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Awesome Open Source

HTTPS server running on localhost

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Run an express server on localhost with HTTP2 and SSL. Serve static files or import as module in your project.

https-localhost is a lightweight tool for serving static content on SSL thanks to locally-trusted development certificates.
It works with MacOS, Linux and Windows, on Chrome and Firefox, and requires you no configuration.


Test Coverage Status Dependency Status Known Vulnerabilities GitHub issues


nss/certutils are needed for Firefox and Chrome.


brew install nss


sudo apt install libnss3-tools
sudo yum install nss-tools
sudo pacman -S nss

Install and use standalone

npm i -g --only=prod https-localhost
serve ~/myproj
  • sudo may be necessary.
  • If a static path is not provided the current directory content will be served.
  • You can change the port setting the PORT environmental variable: PORT=4433 serve ~/myproj. Specifying port number will also prevent http to https redirect.


If you don't have Node.js installed just use a packaged version! Download it from the release page.

# Linux
./https-localhost-linux ~/myproj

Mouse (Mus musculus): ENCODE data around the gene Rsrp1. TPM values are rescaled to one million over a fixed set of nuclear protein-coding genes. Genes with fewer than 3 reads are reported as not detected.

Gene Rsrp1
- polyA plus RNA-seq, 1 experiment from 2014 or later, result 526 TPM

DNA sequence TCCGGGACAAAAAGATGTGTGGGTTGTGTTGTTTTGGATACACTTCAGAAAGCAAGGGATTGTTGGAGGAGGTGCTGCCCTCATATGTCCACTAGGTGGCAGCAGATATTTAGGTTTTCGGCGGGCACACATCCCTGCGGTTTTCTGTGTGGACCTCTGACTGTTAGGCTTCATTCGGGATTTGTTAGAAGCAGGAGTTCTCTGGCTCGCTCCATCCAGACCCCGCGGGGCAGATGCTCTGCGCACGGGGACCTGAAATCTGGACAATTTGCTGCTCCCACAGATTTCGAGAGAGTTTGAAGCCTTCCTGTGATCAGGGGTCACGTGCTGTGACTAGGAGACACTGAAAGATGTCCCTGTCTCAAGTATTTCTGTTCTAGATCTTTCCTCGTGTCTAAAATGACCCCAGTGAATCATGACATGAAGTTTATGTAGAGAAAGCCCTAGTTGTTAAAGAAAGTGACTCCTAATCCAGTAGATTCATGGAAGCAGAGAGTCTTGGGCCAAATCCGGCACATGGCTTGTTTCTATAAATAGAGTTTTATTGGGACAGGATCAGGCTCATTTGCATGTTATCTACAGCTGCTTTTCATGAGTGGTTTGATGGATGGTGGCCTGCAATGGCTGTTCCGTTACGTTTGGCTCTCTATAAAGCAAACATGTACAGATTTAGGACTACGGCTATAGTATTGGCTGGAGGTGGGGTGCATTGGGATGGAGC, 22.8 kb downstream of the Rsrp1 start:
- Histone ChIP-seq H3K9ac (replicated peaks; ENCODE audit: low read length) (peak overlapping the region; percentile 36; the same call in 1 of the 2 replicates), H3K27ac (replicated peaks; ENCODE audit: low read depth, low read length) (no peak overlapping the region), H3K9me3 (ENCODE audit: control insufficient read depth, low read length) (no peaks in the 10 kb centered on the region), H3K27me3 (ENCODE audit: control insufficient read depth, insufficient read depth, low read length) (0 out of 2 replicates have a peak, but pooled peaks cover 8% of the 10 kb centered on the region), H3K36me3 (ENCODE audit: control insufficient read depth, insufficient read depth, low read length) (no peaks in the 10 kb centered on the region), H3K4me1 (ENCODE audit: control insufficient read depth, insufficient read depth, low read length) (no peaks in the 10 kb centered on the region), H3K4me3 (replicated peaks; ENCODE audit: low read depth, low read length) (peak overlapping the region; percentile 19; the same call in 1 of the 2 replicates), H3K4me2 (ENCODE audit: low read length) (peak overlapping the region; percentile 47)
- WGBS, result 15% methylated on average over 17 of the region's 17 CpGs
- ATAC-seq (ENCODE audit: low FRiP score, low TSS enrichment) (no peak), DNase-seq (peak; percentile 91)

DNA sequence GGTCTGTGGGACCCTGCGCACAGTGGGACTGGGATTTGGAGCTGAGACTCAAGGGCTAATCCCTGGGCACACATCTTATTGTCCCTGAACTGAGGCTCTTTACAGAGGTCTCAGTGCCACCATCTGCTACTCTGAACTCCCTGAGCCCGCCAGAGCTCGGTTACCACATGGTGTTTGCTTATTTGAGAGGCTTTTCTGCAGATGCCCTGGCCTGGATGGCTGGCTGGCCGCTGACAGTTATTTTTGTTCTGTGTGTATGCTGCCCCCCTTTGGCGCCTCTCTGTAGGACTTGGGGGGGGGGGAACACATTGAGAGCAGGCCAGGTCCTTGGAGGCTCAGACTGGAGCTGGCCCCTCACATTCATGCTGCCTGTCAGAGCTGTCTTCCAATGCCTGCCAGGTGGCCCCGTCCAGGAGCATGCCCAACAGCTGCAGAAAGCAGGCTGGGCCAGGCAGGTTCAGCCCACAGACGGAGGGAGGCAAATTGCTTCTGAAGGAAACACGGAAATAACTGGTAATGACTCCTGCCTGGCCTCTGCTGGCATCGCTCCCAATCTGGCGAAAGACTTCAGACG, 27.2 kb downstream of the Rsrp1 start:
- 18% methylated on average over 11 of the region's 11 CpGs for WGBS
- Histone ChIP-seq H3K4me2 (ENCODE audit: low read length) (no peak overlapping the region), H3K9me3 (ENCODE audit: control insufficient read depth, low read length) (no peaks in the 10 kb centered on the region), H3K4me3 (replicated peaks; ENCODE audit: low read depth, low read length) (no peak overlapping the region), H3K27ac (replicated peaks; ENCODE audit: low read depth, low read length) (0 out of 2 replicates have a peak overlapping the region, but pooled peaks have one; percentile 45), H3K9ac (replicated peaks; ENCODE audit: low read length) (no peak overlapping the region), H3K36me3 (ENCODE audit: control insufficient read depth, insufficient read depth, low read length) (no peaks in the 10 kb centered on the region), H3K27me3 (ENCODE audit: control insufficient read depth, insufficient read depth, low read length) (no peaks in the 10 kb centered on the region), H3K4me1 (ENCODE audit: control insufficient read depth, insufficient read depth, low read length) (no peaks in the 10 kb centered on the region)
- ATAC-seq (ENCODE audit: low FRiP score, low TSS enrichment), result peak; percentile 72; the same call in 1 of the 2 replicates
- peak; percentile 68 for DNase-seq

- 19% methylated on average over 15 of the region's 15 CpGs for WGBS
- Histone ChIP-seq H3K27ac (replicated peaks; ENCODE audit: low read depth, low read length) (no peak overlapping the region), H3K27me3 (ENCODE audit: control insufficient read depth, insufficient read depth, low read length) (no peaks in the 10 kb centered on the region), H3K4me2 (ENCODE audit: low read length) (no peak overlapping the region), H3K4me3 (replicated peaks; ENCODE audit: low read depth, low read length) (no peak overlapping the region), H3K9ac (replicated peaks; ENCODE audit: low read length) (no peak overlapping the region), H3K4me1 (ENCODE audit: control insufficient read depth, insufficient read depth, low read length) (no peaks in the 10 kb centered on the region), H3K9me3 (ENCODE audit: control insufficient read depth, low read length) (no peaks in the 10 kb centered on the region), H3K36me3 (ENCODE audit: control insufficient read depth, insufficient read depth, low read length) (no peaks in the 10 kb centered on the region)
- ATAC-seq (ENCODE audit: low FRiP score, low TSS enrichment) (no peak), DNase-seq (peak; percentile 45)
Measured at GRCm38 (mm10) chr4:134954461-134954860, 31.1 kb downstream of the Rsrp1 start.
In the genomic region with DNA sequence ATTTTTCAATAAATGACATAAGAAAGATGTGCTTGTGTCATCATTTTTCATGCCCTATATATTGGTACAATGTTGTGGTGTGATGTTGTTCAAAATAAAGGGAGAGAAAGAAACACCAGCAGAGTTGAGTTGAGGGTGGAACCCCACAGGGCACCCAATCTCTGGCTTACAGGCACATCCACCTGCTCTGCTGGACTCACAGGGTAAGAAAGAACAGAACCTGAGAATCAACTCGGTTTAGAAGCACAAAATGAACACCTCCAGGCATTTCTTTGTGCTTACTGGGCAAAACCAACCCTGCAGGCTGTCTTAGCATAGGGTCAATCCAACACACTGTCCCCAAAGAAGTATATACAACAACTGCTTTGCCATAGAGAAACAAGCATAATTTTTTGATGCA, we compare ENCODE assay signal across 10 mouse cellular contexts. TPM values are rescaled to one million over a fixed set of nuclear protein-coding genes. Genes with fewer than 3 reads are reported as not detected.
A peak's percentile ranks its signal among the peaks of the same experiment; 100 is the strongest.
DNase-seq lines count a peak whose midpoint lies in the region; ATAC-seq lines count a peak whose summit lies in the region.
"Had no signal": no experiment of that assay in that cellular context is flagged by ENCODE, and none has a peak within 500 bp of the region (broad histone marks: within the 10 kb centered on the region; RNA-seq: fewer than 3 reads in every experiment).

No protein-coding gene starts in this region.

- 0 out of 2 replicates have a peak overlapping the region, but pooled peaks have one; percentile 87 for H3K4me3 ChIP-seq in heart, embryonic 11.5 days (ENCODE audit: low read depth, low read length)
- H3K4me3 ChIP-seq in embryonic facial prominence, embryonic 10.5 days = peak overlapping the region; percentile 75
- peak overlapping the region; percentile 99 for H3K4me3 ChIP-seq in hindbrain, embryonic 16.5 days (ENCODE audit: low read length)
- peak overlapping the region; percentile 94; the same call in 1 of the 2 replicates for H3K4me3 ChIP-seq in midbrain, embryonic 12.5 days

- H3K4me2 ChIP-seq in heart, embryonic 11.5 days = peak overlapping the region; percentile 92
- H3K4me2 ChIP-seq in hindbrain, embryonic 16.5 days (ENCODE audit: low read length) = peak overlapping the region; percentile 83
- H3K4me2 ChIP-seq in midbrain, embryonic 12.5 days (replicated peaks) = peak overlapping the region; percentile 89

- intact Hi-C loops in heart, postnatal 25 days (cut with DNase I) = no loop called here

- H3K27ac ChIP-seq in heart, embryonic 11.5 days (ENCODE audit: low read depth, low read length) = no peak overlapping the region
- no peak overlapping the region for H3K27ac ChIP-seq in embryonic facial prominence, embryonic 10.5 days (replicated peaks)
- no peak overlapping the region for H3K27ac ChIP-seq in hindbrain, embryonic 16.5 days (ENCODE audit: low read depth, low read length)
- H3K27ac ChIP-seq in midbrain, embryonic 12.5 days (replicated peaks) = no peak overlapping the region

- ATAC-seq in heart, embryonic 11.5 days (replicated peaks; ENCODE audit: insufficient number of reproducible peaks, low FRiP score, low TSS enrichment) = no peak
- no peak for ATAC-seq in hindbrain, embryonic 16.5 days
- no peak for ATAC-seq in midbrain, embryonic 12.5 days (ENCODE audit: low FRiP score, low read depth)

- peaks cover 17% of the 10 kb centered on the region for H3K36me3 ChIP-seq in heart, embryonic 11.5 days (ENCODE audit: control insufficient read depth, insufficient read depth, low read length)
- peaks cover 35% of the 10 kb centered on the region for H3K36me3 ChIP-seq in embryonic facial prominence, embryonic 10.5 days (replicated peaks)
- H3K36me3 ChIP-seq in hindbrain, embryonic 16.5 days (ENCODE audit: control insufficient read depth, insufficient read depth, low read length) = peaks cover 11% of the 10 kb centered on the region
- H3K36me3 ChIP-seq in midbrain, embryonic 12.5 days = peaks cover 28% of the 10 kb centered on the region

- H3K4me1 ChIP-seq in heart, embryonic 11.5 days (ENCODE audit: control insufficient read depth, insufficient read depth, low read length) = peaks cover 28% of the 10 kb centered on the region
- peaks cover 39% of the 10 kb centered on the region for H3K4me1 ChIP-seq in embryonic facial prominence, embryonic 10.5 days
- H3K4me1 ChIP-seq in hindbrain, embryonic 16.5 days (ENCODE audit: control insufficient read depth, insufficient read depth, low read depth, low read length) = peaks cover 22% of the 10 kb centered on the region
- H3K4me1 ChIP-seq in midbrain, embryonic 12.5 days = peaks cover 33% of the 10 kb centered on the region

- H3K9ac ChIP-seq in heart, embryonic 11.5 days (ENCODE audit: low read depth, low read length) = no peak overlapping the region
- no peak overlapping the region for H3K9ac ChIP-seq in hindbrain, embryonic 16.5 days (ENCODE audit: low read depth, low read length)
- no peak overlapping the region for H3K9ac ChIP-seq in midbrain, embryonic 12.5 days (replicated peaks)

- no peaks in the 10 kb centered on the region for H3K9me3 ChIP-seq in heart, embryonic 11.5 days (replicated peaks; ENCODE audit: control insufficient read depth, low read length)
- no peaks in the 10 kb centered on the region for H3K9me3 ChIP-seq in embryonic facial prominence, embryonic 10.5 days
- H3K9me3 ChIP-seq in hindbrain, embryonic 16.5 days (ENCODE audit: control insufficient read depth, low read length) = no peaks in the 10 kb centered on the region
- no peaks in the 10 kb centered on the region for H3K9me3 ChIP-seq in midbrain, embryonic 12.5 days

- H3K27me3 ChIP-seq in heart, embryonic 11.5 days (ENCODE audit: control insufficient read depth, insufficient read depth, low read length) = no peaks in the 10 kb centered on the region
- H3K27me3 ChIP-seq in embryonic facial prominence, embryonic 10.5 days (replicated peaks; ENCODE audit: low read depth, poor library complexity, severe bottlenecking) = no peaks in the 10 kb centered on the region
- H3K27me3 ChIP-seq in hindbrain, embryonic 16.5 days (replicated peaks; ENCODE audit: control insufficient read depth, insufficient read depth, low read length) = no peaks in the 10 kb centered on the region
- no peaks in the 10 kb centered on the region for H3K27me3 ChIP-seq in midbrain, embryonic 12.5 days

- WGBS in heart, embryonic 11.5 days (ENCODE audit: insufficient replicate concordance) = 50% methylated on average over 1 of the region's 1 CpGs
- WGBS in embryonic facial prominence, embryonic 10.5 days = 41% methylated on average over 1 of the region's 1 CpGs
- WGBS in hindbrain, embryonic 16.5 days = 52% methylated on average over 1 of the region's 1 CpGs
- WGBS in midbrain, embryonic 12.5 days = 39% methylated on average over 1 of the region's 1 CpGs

# MacOS
./https-localhost-macos ~/myproj

# Windows
./https-localhost-win.exe C:\User\me\myproj

Tip 1: on Windows just drag the folder on the executable to serve it.
Tip 2: on all platform put the executable on the folder you want to serve and double-click it.

Use as module

Install as a dependency:

npm i -s https-localhost

Then put in your index.js file:

const app = require("https-localhost")()
// app is an express app, do what you usually do with express
  • If the port number is not provided, it will listen on 443.
  • To redirect the http traffic to https use app.redirect().
  • You can serve static files with app.serve(path).
  • You can create a certificate for additional domains with require("https-localhost")("")

Tip: consider installing it as a dev dependency: this is not a production tool!
npm i --save-dev https-localhost

Use with a web framework different from Express.js

const httpsLocalhost = require("https-localhost")()
// const app = ...
// const port = 443
const certs = await httpsLocalhost.getCerts()
const server = https.createServer(certs, app).listen(port)


This tool has a production version that activates HTTP/2, compression and minify.

NODE_ENV=production serve ~/myproj

I decide to not activate it by default since it is usually an unwanted behaviour for localhost testing, but sometimes it could be userful, e.g. to test Progressive Web Application or more ingeneral the website performances.

IMPORTANT: the fact that there is a production enviornment doesn't mean that this tool is suitable for production. It's intended to be used only for local testing.

Why and how it works

Serving static content on localhost in a trusted SSL connection is not so simple.
It requires to manually generate and trust certificates, with complicate commands and many manual steps.

sserve, serves static content using a locally-trusted certificate, generated with the well-knowed mkcert tool.